In a statement from Bristol Motor Speedway after the bid was awarded: “Since news of Bristol Motor Speedway’s interest in Nashville Fairgrounds Speedway became public, the groundswell of local and national support for our vision to bring NASCAR back to Nashville has been humbling. We along with the entire racing community have a deep respect for the Fairgrounds Speedway history and would love to renew its tradition through NASCAR national series events as well as local races. We believe that the historic Fairgrounds racetrack can again become a premier destination that builds on the strengths and traditions of Nashville. We hope there will be future conversations with the city about how Bristol Motor Speedway is well-positioned to help accomplish these goals.”

As for the winning bid by Formosa, the government report stated:  “Detailed plan evaluation criteria section was slightly less detailed and comprehensive; demonstrated a strong understanding of neighborhood impacts and the fair board operations; proposed the highest guaranteed lease payment for proposed motor sport and non-motor sport events; proposed creative non-motor sport events to activate speedway on non-race days; committed more towards revenue while providing less guarantee towards improvements; while the funding amount of $500,000 for improvements was not the highest, it did not rely on any Metro funding that may or may not be available; considerations of noise reduction.’’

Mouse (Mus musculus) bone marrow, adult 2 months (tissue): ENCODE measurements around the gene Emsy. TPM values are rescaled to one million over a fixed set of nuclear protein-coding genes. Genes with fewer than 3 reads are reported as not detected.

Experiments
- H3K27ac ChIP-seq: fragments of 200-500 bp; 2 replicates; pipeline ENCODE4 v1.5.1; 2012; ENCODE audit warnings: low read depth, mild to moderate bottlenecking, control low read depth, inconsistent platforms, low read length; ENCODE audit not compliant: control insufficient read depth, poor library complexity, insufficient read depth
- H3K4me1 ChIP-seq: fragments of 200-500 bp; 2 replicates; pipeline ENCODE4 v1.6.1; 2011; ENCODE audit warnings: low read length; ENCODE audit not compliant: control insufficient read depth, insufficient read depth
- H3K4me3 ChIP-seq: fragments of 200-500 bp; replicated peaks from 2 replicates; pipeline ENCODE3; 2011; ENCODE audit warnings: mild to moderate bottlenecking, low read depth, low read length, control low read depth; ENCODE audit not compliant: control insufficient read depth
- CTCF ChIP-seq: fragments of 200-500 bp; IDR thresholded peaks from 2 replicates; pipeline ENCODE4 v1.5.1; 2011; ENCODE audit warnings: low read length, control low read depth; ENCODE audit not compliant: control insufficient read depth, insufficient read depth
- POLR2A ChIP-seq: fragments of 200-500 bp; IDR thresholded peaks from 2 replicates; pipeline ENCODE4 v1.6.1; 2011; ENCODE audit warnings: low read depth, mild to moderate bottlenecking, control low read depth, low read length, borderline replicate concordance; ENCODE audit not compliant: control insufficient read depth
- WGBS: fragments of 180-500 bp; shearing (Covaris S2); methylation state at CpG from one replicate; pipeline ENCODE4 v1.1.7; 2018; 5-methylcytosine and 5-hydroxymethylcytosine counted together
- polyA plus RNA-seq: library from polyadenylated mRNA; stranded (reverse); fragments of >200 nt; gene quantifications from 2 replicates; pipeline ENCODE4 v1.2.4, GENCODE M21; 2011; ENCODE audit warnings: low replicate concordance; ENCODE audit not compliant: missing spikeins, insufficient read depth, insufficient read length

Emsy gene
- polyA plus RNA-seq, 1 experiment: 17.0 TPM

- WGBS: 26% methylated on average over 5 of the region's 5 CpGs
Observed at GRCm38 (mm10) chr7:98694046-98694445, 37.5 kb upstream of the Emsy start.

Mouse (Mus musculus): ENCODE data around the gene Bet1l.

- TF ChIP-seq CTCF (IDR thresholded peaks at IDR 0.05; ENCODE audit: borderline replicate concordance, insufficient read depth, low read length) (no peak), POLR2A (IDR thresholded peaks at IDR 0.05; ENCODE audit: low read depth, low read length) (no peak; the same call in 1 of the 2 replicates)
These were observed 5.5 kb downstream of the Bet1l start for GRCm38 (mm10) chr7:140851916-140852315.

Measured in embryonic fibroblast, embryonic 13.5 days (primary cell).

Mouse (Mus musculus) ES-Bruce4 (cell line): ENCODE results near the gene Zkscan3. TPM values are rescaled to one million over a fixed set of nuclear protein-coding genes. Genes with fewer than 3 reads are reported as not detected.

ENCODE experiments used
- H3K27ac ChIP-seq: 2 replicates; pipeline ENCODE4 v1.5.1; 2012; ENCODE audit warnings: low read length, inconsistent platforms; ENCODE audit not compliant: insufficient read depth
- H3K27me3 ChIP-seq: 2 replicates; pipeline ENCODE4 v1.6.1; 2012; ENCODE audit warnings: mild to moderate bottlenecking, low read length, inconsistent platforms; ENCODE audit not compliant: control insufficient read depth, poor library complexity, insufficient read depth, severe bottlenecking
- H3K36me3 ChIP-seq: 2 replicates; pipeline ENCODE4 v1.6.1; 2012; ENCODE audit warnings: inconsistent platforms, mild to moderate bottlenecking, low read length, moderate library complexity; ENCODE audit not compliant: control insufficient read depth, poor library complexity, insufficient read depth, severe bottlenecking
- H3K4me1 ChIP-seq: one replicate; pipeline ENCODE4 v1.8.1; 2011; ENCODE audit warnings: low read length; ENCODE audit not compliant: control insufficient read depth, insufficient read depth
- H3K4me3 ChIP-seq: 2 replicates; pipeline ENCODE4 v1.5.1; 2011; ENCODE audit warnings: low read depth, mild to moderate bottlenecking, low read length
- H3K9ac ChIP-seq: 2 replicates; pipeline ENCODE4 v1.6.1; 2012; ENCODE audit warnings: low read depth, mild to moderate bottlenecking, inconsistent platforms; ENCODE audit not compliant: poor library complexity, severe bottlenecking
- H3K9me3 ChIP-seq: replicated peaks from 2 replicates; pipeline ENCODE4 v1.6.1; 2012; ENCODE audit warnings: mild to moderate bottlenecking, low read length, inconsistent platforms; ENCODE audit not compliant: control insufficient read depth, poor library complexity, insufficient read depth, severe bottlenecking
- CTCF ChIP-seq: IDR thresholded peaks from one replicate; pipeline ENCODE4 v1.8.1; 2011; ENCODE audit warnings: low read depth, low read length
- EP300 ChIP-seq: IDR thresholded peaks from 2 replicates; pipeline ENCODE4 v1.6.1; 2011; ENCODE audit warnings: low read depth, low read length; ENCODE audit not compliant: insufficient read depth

The bid by Formosa was given an evaluation score of 78.25 of 100. Bristol Motor Speedway’s bid scored 50.50. A bid from Alexander Racing scored 74.50, and a bid by Alabama Track Ventures LLC scored 48.30.